First broadcast in April 1957, The Sky at Night featured legendary British stargazer Sir Patrick Moore until his death last year. Now the long-running show's future is in doubt.

Update: Publicists at the British Broadcasting Company announced on October 29th that The Sky at Night would be broadcast during 2014. However, next February the monthly 30-minute episodes will move from the flagship channel BBC One, on which they aired for 54 years, to the digital-only channel BBC Four. Nearly 54,000 supporters signed an online petition urging the BBC to keep the program going.
Sir Patrick Moore in 2006

Sir Patrick Moore at his home in 2006, surrounded by mementos and the Woodstock manual typewriter that he wrote with for decades.

Copyright Jamie Cooper (used with permission).
When Sir Patrick Moore died peacefully last December at age 89, astronomy lost one of its most vocal and recognizable champions.

Although a keen, meticulous observer in his youth and a prolific author thereafter, Moore was best known as the host of a monthly BBC broadcast called The Sky at Night, which first aired on April 24, 1957. Moore presented a total of 721 episodes and missed only one taping (in July 2004, due to food poisoning). No other show has been broadcast for so long with the same host in television history.

The series proved so enduring that in 2005 the network started a monthly magazine called BBC Sky at Night, though in 2011 the publication was sold to Immediate Media.

With his health failing, Moore cultivated astronomers Chris Lintott (Oxford University) and Lucie Green (Mullard Space Science Laboratory) to carry on. And they have, continuing to record shows on a wide variety of topics. The next episode will feature a "Moore Moon Marathon" to debut on October 18th, the night of a penumbral lunar eclipse that's visible from Europe.

Cast of <i>The Sky at Night</i>

The current cast of The Sky at Night (from left): Pete Lawrence, Lucie Green, Chris North, Paul Abel, Chris Lintott, and Jon Culshaw.


But news broke this week, in The Guardian and The Telegraph, that the show's days might be numbered. According to a BBC spokesman, "The Sky At Night is on air until the end of the year. Plans for subsequent series are being discussed."

Devotees of the show were shocked and outraged, as were its hosts. On Wednesday, Lintott tweeted, "Total viewing figures for a typical Sky at Night, across BBC1, BBC2 and BBC4: roughly a million. Just saying."

Students at the UK's Open University started a petition to save the program. The appeal garnered 30,000 supporters in just its first four days. As signatory David Chadwick noted, "Part of the BBC's remit [mission statement] is to educate. The Sky at Night is a respected institution that has educated for decades. To even consider axing it is a disgrace."

Meanwhile, Moore had always dreamed of turning his longtime home — a thatched cottage known as Farthings — into an educational center devoted to astronomy. Since Moore's death, his close friend Brian May has been working to make that dream a reality. Known worldwide as the guitarist for Queen (and less so for his PhD in astronomy), May had the financial means to give it a go. Despite rumors to the contrary, no decisions have been made as yet.


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Robert Davison

September 27, 2013 at 11:50 am

The Sky at Night was, and is, monthly, not weekly. It is a revered institution and greatly loved, and must not go.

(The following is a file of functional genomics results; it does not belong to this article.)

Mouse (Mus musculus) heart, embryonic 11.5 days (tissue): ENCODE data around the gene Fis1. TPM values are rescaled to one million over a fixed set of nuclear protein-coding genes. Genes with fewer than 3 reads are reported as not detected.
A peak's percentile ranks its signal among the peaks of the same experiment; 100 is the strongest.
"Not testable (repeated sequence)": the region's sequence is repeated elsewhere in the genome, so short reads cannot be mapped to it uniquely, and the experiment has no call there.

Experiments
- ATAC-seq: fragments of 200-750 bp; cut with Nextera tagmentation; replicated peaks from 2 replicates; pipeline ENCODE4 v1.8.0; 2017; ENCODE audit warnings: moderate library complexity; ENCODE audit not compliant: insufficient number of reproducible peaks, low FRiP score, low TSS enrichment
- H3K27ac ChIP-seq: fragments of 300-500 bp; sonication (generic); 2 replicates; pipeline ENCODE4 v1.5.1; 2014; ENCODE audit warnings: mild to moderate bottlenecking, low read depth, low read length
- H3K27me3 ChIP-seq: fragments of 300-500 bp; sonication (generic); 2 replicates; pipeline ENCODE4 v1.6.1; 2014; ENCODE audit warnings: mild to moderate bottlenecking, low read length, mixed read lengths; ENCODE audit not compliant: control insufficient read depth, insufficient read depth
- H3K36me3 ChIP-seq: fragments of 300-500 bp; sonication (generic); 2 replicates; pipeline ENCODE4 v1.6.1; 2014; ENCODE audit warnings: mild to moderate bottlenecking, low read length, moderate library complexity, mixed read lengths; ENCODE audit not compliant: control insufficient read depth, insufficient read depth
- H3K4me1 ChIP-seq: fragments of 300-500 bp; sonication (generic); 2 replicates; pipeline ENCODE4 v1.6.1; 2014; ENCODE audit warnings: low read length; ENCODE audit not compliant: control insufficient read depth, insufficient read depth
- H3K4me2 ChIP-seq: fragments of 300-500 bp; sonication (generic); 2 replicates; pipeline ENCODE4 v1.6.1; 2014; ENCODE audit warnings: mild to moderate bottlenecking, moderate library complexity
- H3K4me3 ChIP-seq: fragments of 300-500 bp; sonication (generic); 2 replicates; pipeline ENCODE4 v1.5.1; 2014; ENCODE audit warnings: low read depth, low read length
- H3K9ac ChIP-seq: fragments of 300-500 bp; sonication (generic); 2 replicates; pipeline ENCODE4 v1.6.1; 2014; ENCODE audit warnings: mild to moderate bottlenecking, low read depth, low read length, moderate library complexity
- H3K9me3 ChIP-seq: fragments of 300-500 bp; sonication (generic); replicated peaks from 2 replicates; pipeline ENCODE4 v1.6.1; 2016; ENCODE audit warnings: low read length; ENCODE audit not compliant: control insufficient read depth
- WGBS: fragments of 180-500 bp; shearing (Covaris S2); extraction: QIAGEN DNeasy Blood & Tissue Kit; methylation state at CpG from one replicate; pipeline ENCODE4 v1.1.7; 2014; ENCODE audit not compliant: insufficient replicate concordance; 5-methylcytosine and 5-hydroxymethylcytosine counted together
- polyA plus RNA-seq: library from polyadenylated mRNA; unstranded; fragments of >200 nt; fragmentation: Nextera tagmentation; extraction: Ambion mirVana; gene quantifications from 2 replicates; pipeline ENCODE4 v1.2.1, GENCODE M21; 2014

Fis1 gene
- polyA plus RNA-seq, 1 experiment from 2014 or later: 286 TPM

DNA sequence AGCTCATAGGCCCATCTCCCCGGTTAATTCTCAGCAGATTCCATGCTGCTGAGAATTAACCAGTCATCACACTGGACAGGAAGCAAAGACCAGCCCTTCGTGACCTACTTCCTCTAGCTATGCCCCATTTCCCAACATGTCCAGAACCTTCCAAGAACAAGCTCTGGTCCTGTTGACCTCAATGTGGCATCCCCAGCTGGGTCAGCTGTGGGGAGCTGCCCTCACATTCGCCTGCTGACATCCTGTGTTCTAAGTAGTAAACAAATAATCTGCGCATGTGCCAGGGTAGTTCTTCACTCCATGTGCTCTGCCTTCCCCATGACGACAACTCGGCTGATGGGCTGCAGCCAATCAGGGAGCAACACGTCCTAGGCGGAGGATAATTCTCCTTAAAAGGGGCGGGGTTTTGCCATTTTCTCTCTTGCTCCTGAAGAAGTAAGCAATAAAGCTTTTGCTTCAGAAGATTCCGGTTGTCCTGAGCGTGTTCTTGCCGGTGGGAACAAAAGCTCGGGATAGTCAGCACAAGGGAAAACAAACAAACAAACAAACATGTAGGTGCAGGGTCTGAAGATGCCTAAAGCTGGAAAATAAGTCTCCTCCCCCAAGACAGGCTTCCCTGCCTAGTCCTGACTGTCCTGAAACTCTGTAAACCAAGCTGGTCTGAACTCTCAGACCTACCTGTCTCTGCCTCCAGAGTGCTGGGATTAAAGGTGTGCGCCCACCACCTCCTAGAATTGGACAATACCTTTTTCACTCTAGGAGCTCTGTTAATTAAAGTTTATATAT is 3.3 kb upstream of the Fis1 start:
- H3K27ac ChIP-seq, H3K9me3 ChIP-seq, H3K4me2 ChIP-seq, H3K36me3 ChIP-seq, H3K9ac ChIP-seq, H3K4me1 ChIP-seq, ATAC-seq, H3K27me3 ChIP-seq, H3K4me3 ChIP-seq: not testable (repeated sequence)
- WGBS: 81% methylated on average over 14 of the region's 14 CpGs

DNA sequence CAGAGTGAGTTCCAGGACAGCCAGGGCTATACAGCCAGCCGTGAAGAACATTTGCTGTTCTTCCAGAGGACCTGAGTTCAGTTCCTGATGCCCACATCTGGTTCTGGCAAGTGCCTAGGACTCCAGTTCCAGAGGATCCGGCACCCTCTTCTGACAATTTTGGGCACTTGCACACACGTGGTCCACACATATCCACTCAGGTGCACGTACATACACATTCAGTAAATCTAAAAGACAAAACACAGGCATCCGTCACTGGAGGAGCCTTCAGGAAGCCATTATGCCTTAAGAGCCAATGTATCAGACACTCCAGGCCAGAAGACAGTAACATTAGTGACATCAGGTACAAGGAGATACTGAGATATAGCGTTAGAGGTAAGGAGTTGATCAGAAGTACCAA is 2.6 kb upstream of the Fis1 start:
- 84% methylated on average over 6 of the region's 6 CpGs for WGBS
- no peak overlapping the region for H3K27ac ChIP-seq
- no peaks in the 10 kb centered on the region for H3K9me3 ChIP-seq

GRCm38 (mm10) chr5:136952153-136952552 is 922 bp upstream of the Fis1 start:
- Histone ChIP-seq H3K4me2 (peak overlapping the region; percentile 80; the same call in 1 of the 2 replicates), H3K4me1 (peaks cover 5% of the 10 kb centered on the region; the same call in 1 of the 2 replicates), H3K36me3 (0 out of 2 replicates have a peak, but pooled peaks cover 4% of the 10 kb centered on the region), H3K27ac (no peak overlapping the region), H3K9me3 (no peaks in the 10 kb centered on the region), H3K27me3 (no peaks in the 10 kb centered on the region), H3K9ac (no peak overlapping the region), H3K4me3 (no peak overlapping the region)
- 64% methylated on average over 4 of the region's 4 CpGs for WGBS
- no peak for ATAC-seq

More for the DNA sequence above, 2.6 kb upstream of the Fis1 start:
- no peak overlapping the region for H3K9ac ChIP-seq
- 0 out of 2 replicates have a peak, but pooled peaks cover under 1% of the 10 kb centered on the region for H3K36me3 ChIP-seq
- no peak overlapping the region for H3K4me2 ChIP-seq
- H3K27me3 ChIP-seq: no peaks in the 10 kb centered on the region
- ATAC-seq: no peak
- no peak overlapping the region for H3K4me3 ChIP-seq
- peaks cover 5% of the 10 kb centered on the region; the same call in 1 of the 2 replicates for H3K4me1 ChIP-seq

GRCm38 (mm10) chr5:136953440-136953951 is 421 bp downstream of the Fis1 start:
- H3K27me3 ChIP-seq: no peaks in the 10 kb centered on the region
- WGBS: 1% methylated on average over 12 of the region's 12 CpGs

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Kelly Beatty

September 27, 2013 at 2:59 pm

hi, Robert... yes, you're right, in the sense that it was *taped* monthly (though it's broadcast several times each week on the BBC's various channels). I've changed the text -- thanks!

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Anthony Barreiro

September 27, 2013 at 11:35 pm

I'm sad but not surprised to hear that the BBC is considering canceling "The Sky at Night." The BBC has been decimated by budget cuts and shaken by scandals. There is no longer any coherent vision of public interest programming, just a hapless effort to compete with the commercial channels by dumbing down to the lowest common denominator. Maybe "The Sky at Night" could survive by being transformed into a reality game show ... .

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Alan Shaw

September 28, 2013 at 12:21 am

Its as though they couldn't wait for Sir Patrick to pass away.They are walking on his grave.He introduced more people to Astronomy than anybody with the Sky at night and the many books he had published.An online petition to save the show has begun and I urge all to sign it.

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September 29, 2013 at 1:47 pm

The petition can be signed at

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October 1, 2013 at 4:54 am

Can anyone really mean to change something that is meant for the people and produced by the people?

Well yes someone can, But Why should they wish to if not for financial means. If for some reason someone is in need of removing the program from being produced then that person is internally conflicted both with materiel and/or consequential gains that they perceive.

Traditions are only worthwhile if they harm no one and The Sky at night not only does not harm any one but only serves to educate those that do not have the opportunities and those that do.

If nothing else the sheer knowledge within the past programs produced can only present more in depth questions about but not limited to our understanding of our selves and our place in the greater unknown.

Producers please take note: People suffer more from ignorance and heartlessness than from any thought or idea as we all know actions speak louder than words!

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